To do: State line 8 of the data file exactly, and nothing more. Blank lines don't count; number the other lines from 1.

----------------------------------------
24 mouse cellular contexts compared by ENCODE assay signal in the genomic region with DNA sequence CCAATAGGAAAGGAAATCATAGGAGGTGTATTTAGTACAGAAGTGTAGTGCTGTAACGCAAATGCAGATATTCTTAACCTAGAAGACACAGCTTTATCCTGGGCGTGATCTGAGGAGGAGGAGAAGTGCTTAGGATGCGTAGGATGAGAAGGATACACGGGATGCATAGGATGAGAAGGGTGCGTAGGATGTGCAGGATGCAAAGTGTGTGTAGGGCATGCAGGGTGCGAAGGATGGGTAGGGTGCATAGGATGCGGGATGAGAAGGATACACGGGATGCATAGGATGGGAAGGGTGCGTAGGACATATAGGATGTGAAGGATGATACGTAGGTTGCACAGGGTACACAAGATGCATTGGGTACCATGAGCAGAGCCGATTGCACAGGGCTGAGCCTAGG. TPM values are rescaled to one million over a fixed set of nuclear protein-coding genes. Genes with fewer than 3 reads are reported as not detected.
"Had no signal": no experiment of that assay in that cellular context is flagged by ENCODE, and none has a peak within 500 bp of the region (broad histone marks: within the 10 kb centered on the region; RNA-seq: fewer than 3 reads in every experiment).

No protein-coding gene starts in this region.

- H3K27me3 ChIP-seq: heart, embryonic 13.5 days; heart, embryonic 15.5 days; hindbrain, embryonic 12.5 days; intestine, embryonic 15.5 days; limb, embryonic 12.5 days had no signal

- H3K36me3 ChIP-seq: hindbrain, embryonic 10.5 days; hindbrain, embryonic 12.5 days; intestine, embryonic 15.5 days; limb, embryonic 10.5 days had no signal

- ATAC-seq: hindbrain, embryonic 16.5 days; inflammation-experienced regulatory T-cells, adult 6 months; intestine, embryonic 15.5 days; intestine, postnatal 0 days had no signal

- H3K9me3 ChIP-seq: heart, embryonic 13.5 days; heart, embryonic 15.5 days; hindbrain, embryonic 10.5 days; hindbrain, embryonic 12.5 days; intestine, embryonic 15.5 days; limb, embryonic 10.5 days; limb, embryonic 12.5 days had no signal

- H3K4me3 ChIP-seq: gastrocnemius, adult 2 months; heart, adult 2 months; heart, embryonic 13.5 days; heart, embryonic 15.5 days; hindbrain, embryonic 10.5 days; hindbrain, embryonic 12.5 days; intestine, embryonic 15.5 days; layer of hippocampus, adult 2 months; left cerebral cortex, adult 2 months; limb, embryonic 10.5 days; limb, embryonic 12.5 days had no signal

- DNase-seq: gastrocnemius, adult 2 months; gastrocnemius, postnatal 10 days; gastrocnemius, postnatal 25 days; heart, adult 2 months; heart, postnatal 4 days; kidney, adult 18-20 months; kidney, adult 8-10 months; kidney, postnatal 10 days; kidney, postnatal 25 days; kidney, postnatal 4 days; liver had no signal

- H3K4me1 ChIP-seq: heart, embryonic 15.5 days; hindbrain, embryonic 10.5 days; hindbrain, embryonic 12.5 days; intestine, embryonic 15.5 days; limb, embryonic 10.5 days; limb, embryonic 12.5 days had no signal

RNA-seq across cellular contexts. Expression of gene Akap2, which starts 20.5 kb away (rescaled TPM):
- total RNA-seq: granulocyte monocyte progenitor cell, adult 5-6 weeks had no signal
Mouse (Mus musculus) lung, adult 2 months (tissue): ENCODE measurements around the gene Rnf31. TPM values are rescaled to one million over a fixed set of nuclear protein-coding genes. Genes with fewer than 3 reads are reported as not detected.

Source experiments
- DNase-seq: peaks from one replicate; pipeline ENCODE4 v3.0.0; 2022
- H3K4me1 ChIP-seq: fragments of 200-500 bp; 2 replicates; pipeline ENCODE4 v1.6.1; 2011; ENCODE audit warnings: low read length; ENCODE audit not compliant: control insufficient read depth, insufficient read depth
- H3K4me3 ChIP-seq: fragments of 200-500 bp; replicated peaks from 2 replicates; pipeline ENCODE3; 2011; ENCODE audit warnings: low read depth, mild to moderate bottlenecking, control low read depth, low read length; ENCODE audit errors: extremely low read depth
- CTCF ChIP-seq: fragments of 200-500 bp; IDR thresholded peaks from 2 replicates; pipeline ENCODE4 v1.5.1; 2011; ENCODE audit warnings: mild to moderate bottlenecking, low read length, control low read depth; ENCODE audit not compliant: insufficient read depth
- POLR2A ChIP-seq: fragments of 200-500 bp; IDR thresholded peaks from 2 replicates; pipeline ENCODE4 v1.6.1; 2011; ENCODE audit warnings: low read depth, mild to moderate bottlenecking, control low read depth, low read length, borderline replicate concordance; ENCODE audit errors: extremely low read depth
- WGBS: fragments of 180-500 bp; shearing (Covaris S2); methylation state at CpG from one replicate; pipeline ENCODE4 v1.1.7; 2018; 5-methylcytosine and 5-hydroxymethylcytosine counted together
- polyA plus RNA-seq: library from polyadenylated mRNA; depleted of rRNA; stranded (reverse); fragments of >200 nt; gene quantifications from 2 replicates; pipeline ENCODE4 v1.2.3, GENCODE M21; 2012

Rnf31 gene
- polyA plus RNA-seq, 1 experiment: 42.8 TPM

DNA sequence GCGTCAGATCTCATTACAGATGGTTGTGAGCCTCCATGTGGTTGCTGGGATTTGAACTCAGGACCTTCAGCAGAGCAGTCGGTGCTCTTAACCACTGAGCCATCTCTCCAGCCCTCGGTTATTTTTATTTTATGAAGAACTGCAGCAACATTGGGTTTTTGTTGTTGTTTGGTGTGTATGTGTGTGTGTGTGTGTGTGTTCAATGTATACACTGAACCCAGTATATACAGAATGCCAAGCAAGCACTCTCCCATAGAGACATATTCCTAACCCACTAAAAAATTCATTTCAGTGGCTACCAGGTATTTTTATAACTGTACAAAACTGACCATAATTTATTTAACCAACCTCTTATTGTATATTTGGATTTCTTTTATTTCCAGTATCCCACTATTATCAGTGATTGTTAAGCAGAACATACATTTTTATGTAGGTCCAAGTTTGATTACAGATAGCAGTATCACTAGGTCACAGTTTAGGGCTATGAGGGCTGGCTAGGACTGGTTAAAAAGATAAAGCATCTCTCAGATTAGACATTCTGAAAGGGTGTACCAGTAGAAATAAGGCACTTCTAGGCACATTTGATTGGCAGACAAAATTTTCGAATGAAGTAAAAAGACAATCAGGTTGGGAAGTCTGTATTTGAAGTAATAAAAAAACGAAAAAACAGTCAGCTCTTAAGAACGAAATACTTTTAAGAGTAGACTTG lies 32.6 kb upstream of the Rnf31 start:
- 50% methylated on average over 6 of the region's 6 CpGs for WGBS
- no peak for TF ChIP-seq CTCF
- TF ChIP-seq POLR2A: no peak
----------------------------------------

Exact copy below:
- H3K4me3 ChIP-seq: gastrocnemius, adult 2 months; heart, adult 2 months; heart, embryonic 13.5 days; heart, embryonic 15.5 days; hindbrain, embryonic 10.5 days; hindbrain, embryonic 12.5 days; intestine, embryonic 15.5 days; layer of hippocampus, adult 2 months; left cerebral cortex, adult 2 months; limb, embryonic 10.5 days; limb, embryonic 12.5 days had no signal